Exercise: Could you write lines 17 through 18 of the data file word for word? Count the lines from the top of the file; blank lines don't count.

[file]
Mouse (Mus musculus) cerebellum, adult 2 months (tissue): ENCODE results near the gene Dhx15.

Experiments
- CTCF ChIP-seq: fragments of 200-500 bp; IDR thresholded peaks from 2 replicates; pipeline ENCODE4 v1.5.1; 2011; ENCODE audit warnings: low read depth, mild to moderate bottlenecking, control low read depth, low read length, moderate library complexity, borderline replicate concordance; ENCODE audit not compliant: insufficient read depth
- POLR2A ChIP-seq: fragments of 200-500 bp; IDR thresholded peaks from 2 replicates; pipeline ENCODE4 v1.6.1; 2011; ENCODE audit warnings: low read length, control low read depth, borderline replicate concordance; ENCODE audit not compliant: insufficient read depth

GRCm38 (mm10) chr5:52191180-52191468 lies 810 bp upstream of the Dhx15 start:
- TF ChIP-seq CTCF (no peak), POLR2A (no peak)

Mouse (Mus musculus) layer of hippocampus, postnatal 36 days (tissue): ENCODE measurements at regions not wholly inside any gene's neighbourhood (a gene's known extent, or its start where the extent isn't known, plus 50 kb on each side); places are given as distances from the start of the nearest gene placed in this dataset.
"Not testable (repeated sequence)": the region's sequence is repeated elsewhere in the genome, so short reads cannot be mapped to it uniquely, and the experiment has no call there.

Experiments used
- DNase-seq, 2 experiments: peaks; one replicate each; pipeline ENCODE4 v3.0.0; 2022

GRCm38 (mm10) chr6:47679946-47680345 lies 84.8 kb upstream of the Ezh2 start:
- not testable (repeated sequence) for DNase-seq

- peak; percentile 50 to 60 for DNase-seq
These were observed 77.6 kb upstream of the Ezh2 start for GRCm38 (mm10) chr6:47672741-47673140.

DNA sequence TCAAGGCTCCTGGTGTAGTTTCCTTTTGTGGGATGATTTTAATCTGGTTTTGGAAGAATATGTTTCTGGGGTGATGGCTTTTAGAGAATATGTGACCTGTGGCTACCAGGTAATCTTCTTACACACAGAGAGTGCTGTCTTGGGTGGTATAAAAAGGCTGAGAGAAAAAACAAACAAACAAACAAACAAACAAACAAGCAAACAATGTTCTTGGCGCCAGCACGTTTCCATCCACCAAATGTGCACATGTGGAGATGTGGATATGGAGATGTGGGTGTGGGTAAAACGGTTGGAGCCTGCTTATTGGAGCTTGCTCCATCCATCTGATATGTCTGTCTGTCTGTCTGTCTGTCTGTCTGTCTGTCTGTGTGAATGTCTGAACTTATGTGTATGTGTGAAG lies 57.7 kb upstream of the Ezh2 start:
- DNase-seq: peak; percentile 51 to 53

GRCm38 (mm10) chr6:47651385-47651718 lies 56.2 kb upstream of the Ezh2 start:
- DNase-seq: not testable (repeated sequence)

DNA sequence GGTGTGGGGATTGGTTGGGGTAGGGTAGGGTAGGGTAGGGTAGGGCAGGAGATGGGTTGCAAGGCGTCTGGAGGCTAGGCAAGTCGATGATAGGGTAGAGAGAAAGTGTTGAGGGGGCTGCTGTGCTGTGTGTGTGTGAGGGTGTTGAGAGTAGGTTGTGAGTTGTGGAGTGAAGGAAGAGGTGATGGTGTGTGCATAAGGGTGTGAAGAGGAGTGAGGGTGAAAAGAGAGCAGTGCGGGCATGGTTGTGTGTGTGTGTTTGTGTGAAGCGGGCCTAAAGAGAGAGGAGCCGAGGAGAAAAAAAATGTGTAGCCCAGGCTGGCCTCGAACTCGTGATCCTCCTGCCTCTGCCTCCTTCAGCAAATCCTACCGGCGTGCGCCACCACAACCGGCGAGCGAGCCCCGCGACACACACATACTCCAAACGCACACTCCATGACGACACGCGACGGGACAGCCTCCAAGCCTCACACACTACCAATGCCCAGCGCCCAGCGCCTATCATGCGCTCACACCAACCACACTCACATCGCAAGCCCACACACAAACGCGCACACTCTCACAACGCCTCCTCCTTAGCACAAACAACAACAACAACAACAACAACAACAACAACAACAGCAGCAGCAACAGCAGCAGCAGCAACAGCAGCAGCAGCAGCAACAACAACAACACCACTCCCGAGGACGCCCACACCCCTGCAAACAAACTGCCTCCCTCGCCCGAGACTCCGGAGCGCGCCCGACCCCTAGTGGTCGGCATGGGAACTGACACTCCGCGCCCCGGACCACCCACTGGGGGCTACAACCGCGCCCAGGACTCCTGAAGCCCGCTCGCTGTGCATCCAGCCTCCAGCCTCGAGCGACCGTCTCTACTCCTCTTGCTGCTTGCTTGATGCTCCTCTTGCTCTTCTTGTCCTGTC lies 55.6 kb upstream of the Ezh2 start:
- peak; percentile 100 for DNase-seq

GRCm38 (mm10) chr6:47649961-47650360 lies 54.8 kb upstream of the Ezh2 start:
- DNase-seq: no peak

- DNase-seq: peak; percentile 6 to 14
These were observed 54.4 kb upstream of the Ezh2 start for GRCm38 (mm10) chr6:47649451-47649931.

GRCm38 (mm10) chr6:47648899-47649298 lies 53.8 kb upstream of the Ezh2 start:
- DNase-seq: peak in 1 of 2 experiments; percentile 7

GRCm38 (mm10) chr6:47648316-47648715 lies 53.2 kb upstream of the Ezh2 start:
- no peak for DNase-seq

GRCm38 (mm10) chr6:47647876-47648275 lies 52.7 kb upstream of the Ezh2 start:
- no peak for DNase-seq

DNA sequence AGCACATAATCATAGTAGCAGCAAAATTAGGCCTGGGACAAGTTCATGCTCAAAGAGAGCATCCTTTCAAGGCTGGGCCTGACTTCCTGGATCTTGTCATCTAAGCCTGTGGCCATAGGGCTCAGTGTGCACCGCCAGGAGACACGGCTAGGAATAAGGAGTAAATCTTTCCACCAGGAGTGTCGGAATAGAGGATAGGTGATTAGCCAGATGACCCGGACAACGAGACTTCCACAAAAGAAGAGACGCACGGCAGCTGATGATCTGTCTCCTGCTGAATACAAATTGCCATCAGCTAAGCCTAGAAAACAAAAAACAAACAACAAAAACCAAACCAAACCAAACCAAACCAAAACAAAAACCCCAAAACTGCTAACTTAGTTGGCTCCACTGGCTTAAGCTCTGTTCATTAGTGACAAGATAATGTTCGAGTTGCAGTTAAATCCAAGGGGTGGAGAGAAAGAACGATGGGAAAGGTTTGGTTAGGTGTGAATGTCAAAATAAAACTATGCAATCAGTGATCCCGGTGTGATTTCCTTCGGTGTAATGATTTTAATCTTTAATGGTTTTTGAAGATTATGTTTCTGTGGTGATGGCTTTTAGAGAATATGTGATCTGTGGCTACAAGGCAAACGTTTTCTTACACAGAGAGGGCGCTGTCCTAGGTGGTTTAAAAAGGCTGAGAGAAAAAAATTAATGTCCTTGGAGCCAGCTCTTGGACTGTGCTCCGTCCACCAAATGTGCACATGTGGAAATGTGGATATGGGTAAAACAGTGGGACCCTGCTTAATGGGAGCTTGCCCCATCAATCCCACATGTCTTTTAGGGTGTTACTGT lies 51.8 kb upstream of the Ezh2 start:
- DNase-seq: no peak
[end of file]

GRCm38 (mm10) chr6:47651385-47651718 lies 56.2 kb upstream of the Ezh2 start:
- DNase-seq: not testable (repeated sequence)